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Hypovolemia

Hypovolemia Definition

Hypovolemia is a condition, where the blood volume decreases, otherwise decrease in blood plasma volume occurs. Thus, it is the volume contraction’s intravascular component, or blood volume loss due to hemorrhage and dehydration. Hence, sometimes, volume contraction and hypovolemia are used synonymously. Hypovolemia is represented by depletion of sodium (salt), thereby differing from dehydration, and meaning excessive water loss from the body.

Historically, hypovolemia was termed desanguination meaning extensive loss of blood (derived from the Latin word sanguis, meaning blood). Hippocrates widely used this term. Actually, this word was used for describing the personality lack, either due to weakness or health, as a result of massive blood loss or hemorrhage.

Volume repletion occurs rapidly in patients suffering from severe hypokalemia, where the peripheral perfusion gets decreased due to delayed capillary refilling and cold extremities. It may also be rapid due to hypovolemic shock, which is severe hypovolemia along with hypotension. Delayed treatment may cause ischemic injury, irreversible multi-organ failure and shock. In such instances, three issues should be taken into consideration; the fluid replacement rate; fluid type infused, and buffer therapy for concurrent lactic acidosis.

Hypovolemic Shock Stages

Hypovolemic shock is a very emergency situation, where excess fluid and blood loss occurs that causes inability of heart to pump the essential blood needed to the body. This kind of shock may even make body organs cease working.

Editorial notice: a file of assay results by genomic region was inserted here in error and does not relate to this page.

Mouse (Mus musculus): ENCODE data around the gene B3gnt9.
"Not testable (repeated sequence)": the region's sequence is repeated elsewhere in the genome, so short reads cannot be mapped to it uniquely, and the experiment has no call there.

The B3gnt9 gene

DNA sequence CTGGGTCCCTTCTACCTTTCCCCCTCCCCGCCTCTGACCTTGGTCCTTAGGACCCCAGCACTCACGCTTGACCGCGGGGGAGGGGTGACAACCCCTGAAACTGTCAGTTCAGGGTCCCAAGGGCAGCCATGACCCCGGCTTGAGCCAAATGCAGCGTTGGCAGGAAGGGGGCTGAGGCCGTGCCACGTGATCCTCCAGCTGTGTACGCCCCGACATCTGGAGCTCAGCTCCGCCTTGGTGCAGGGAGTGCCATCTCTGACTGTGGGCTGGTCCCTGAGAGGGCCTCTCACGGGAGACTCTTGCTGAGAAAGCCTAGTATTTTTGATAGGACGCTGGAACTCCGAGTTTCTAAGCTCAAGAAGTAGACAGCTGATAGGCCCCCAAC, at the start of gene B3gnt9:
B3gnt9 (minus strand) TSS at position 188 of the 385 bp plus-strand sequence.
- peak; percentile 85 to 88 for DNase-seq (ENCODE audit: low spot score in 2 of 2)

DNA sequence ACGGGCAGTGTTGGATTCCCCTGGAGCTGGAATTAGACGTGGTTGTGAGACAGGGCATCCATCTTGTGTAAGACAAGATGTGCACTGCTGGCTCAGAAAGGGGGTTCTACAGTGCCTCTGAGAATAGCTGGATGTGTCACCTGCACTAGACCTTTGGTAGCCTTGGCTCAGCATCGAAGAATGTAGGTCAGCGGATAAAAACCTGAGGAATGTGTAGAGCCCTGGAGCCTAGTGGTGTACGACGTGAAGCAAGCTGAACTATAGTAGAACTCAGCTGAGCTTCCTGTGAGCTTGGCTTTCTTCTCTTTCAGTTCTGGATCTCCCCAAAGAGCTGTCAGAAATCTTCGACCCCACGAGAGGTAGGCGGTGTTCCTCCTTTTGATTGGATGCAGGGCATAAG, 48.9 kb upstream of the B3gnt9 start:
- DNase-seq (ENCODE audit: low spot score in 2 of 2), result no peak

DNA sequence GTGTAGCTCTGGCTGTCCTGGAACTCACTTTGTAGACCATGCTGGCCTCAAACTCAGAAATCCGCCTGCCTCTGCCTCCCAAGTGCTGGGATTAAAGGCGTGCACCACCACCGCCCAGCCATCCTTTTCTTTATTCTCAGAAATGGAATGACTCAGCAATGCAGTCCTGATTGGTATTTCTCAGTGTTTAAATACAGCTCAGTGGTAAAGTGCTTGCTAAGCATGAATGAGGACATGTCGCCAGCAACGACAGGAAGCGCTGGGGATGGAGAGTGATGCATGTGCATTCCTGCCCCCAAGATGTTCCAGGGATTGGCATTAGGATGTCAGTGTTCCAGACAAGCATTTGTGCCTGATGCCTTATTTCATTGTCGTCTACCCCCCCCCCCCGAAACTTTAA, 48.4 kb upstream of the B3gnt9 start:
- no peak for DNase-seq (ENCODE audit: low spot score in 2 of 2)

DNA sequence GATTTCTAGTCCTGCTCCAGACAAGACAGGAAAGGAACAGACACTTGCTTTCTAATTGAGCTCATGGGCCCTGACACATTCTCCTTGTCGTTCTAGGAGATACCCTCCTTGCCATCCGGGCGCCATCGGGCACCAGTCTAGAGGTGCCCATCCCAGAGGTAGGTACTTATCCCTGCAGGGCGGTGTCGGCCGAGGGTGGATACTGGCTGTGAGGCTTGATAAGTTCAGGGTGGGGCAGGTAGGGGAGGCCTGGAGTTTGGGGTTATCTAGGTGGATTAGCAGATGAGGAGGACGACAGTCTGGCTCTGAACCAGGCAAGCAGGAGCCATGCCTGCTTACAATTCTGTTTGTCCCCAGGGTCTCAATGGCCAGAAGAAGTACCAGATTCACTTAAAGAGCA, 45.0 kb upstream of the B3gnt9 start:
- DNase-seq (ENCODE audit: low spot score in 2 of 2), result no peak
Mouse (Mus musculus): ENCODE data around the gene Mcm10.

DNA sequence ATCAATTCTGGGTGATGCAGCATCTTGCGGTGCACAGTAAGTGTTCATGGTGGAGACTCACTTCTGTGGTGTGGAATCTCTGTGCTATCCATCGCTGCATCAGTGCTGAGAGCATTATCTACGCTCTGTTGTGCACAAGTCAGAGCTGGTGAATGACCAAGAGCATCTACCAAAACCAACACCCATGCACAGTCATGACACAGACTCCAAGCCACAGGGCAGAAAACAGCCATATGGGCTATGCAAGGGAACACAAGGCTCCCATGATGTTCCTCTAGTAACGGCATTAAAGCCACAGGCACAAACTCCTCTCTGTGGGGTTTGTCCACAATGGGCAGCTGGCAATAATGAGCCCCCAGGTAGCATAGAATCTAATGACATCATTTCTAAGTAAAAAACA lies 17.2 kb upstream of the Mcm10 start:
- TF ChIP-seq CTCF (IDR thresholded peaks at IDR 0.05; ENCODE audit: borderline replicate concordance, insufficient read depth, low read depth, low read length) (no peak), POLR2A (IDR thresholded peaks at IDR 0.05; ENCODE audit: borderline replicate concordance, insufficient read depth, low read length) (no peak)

The 4 stages of hypovolemic shock are also referred to as Tennis staging, as the percentage of blood loss imitates the tennis scores as 15, 15-30, 30-40, 40. In general, it is similar to classification of bleeding, according to blood loss.

The stages include:-

Stage 1

  • Blood volume loss Up to 15% (750 mL)
  • Compensated by vascular bed constriction
  • Blood pressure maintained
  • Respiratory rate – Normal
  • Pale skin
  • Mental status: normal to slight anxiety
  • Capillary refilling normal
  • Urine output-normal

Stage 2

  • Blood volume loss up to 15–30% (750 to 1500 mL)
  • Heart rate >100bpm
  • Cardiac output impossible to be maintained by arterial constriction
  • Blood pressure is maintained
  • Increased respiratory rate
  • Narrow pulse pressure
  • Increment in diastolic pressure
  • Sweating (due to sympathetic stimulation)
  • Delayed capillary refilling
  • Mildly restless/anxious
  • Urine output -20 to30 ml/hour

Stage 3

  • Blood volume loss up to 30–40% (1500–2000 mL)
  • Classic hypovolemic shock signs
  • Systolic BP ≤100mmHg
  • Respiratory rate >30 bpm (marked tachypnea)